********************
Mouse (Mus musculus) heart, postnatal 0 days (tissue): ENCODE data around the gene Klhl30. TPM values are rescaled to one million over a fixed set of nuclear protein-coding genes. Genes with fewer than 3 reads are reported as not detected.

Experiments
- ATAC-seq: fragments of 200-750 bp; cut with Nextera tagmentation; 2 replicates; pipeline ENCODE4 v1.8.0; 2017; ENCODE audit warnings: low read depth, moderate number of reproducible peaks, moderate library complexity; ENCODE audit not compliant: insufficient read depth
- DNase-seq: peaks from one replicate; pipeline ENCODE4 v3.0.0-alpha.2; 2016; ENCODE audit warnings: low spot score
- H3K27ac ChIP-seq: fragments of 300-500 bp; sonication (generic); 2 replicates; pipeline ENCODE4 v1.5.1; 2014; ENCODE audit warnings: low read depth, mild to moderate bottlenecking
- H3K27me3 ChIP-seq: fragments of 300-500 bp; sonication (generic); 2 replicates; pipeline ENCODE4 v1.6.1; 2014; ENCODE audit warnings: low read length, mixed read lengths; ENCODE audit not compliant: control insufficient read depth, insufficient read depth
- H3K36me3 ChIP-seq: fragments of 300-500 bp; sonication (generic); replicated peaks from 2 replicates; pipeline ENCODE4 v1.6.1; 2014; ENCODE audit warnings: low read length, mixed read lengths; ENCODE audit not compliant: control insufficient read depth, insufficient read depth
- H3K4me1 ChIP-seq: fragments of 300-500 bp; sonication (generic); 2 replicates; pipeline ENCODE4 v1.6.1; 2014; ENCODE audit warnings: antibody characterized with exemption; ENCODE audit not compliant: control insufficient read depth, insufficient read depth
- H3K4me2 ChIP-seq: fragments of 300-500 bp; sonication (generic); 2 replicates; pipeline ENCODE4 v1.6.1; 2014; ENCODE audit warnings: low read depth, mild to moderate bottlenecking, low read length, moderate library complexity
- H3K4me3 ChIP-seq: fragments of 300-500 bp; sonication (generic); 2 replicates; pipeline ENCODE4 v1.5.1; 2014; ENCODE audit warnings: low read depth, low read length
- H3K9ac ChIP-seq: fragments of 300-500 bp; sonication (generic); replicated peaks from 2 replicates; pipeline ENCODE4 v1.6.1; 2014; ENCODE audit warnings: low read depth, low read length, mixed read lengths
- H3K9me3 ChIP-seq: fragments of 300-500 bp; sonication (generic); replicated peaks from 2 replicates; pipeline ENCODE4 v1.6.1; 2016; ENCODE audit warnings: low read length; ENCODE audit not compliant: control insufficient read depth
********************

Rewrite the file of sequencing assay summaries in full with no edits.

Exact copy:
Mouse (Mus musculus) heart, postnatal 0 days (tissue): ENCODE data around the gene Klhl30. TPM values are rescaled to one million over a fixed set of nuclear protein-coding genes. Genes with fewer than 3 reads are reported as not detected.

Experiments
- ATAC-seq: fragments of 200-750 bp; cut with Nextera tagmentation; 2 replicates; pipeline ENCODE4 v1.8.0; 2017; ENCODE audit warnings: low read depth, moderate number of reproducible peaks, moderate library complexity; ENCODE audit not compliant: insufficient read depth
- DNase-seq: peaks from one replicate; pipeline ENCODE4 v3.0.0-alpha.2; 2016; ENCODE audit warnings: low spot score
- H3K27ac ChIP-seq: fragments of 300-500 bp; sonication (generic); 2 replicates; pipeline ENCODE4 v1.5.1; 2014; ENCODE audit warnings: low read depth, mild to moderate bottlenecking
- H3K27me3 ChIP-seq: fragments of 300-500 bp; sonication (generic); 2 replicates; pipeline ENCODE4 v1.6.1; 2014; ENCODE audit warnings: low read length, mixed read lengths; ENCODE audit not compliant: control insufficient read depth, insufficient read depth
- H3K36me3 ChIP-seq: fragments of 300-500 bp; sonication (generic); replicated peaks from 2 replicates; pipeline ENCODE4 v1.6.1; 2014; ENCODE audit warnings: low read length, mixed read lengths; ENCODE audit not compliant: control insufficient read depth, insufficient read depth
- H3K4me1 ChIP-seq: fragments of 300-500 bp; sonication (generic); 2 replicates; pipeline ENCODE4 v1.6.1; 2014; ENCODE audit warnings: antibody characterized with exemption; ENCODE audit not compliant: control insufficient read depth, insufficient read depth
- H3K4me2 ChIP-seq: fragments of 300-500 bp; sonication (generic); 2 replicates; pipeline ENCODE4 v1.6.1; 2014; ENCODE audit warnings: low read depth, mild to moderate bottlenecking, low read length, moderate library complexity
- H3K4me3 ChIP-seq: fragments of 300-500 bp; sonication (generic); 2 replicates; pipeline ENCODE4 v1.5.1; 2014; ENCODE audit warnings: low read depth, low read length
- H3K9ac ChIP-seq: fragments of 300-500 bp; sonication (generic); replicated peaks from 2 replicates; pipeline ENCODE4 v1.6.1; 2014; ENCODE audit warnings: low read depth, low read length, mixed read lengths
- H3K9me3 ChIP-seq: fragments of 300-500 bp; sonication (generic); replicated peaks from 2 replicates; pipeline ENCODE4 v1.6.1; 2016; ENCODE audit warnings: low read length; ENCODE audit not compliant: control insufficient read depth